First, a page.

Cathy Deppe

August 20, 2015



This is the question that leapt into my mind this morning as I laid aside my reading. It startled me, though it was simple enough to see where it had stemmed from. I had just finished reading From Sin to Amazing Grace (Cheng, 2012) and the chapter I had skimmed the fastest was “The Self-Loving Christ”. It was a difficult to read about how Christ’s self-love provided a way to persist in his ministry, even in the face of adversity at a time when my own reserves of self-affection feel depleted after my work at General Convention.

I woke up this morning to a nightmare. I was running frantically though the Salt Palace convention center, trying to figure out if “255C” was up or down stairs, terrified that I would miss my chance to speak. I don’t usually place a lot of weight on dreams, but the connection between that nightmare, the challenges I’ve faced in the early stages of healing, and the resounding question of this morning made me feel this was worth exploring.

I think the root of that dream is a fear of not being heard. I went to General Convention with the realization that my ministry would likely be centered on demonstrating that people like me exist. It was work I thought I’d prepared for, but it turns out no amount of preparation can make you ready to feel as though your very existence is a lot of work, or at the very least an inconvenience. Most conversations about transgender people, and nearly all of the ones that cover non-binary gender identities often start with a disclaimer “we know this is hard, but it’s worth it”, or more often “this is too hard you need to accept that we can’t get it”. Even simple things like correcting people’s misuse of my pronouns often leads to me being told that “there’s not need to be nasty” or “short”*.

This sense of existence as imposition is compounded by the lack of restful places to escape being gendered or hearing that people like me aren’t real. I picked up three books at Convention, one (“Salvation on the Small Screen”) was meant to be a silly way to decompress, another (“Where God Hides Holiness”) was a favorite that kept me in the church even as I initiated a Title IV process for discrimination based on my gender, and the third was From “Sin to Amazing Grace”. On Monday, I turned to this trove and found binary language within the first chapter of each of them. Setting each of them aside, and growing more and more hurt I began to wonder if I had lost reading as a way to relax.

I’ve often felt that each new thing I develop language around to describe myself often pushes me further and further into exile. As soon as I reach a place where I can articulate where I am, I am challenged to explore a new part of my experience. With each new injustice I discover, the less able I am to participate in the restful activities I once loved as I grow keenly aware of how in them I am told not to be.

This transition of places of life becoming places of fear and burden cannot be better demonstrated by the manner in which I once approached the Eucharist, and the preparation I now must undergo. In the podcast the Collect Call I spoke of my initial experiences realizing the limitations of binary language in the liturgy. After more than a week of attending daily worship at General Convention, and hearing people like me aren’t a part of the church in every single service, that sense of alienation has been accentuated. I left convention with a sense that I must first prove my realness before I can partake and truly enter into the body. Yet even when I do take action to draw attention to the gaps in our liturgy, there are always things I miss.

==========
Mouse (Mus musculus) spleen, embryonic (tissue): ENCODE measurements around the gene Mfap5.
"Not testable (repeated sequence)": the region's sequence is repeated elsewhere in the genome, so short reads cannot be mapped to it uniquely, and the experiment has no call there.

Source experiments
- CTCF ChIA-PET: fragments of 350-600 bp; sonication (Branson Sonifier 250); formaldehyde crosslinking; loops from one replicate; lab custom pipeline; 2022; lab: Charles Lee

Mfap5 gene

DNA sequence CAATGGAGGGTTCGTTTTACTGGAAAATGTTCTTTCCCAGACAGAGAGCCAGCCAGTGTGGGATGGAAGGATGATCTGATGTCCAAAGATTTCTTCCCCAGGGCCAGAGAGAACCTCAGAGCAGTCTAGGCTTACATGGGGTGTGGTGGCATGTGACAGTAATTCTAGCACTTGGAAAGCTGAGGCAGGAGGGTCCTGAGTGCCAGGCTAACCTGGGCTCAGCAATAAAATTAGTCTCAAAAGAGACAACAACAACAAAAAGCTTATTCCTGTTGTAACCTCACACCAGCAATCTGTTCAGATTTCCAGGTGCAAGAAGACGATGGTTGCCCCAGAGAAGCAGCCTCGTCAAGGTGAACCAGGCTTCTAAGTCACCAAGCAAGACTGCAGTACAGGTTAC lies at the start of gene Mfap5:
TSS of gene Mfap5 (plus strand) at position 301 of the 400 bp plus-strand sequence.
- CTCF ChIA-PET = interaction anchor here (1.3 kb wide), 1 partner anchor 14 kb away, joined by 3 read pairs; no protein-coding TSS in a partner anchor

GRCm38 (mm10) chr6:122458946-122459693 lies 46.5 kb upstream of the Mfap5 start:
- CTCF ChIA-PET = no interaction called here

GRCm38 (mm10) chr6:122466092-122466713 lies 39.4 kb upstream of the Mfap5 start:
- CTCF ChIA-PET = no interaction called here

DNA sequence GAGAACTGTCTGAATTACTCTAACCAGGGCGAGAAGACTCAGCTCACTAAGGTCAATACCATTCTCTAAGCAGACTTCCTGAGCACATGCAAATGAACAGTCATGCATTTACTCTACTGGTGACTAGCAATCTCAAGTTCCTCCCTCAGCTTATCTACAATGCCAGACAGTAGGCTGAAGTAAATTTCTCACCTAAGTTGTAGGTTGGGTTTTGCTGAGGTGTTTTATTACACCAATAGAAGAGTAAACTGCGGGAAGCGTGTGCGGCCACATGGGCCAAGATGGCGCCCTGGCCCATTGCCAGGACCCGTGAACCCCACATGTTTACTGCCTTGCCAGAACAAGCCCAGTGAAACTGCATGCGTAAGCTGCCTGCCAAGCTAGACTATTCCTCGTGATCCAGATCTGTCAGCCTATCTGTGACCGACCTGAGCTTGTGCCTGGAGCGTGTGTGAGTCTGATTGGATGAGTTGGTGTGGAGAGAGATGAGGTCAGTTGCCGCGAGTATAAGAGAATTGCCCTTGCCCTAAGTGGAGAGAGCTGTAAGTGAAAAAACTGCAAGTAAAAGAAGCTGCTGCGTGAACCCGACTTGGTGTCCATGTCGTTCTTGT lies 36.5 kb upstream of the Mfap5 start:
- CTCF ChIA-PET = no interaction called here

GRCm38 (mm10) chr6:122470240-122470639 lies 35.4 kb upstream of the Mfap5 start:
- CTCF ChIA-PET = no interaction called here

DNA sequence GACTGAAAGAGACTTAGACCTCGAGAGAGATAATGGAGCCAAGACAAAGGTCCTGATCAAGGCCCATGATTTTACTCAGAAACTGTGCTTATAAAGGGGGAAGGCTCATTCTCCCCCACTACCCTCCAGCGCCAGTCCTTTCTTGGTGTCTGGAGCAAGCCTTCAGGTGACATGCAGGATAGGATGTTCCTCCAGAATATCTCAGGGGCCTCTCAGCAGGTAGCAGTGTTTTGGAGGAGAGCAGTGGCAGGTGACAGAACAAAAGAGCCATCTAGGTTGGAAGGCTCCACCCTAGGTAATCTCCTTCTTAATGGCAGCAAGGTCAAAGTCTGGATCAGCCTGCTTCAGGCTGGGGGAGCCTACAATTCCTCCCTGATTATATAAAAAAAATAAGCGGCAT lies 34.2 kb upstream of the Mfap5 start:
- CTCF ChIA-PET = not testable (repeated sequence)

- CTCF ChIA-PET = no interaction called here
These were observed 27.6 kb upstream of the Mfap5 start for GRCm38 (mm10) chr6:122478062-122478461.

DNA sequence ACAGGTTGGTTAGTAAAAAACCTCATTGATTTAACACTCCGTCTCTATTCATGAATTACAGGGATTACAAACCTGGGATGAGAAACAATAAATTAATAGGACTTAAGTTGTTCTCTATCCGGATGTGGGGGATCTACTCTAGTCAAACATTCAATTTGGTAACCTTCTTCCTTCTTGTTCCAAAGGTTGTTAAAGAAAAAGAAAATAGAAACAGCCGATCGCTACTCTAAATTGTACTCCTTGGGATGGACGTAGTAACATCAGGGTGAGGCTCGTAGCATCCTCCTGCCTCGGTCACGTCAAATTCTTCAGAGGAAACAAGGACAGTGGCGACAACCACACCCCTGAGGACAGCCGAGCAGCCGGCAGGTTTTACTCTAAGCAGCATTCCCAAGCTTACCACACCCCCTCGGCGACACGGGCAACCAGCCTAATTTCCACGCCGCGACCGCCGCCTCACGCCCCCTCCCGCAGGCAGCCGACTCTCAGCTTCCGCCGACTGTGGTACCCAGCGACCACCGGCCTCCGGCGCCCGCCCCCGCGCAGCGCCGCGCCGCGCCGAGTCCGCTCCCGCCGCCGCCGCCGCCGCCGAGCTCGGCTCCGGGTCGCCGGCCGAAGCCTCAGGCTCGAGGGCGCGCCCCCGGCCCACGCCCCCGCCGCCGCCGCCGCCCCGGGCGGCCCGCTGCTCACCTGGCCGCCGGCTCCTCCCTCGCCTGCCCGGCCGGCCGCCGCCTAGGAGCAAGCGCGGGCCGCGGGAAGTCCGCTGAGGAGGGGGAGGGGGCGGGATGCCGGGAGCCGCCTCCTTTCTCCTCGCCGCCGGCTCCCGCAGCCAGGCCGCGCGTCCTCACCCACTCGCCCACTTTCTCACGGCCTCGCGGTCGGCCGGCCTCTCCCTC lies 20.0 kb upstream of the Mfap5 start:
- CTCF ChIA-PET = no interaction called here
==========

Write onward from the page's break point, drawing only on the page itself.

Take this past Sunday for instance. Exhausted from convention, worn thin by repeated explanations and spiritually ready to hide from the world for an extended period, I chose to push myself to still attend the service mostly due to the face that I had volunteered to set up for coffee hour. Concerned about the language of the service as I knew we would have a supply priest, when I went over on Saturday night to prepare the treats, I also glanced over the bulletin. Seeing the words “Eucharistic Prayer B” I immediately went into damage control mode, debating options, gauging my emotional spoons, and trying to decide which course of action was simultaneously both Christian and healthy.

This apparent conflict between my baptismal duty to “continue in the apostle’s teaching and fellowship, in the breaking of bread, and in the prayers” and my obligation to love this life I’ve been given, and to honor God’s work in creating me as I am has continued to escalate as I encounter more and more spaces in the Episcopal church that ask me to choose one over the other. That Sunday I decided to arrive early and to speak with the priest about my concerns. He listened attentively and said he would try to remember. During the Eucharist he did use “the everlasting heritage of your descendants” as I’d requested. This was a change that I almost missed because I’d forgotten that we’d be using the preface for baptism and “received us as your sons and daughters” was still echoing through me. The added burden of coming early, starting a nerve-wrecking conversation, and explaining its importance led to one change, providing hope, but the service still left me feeling hollow due to what I’d missed.

Do you love yourself? On the surface it seems like a simple question with an obvious “right” answer (yes). But as it tumbles through me I couldn’t help but ask a question in return, how? How can I love myself when everything around me tells me I’m a burden, an oddity, an exception or simply not there? How can I find this “inner core” that people tell me to rely on when I have yet to find a space where I’m not expected to defend as real those parts of myself I haven’t yet come to accept, let alone love.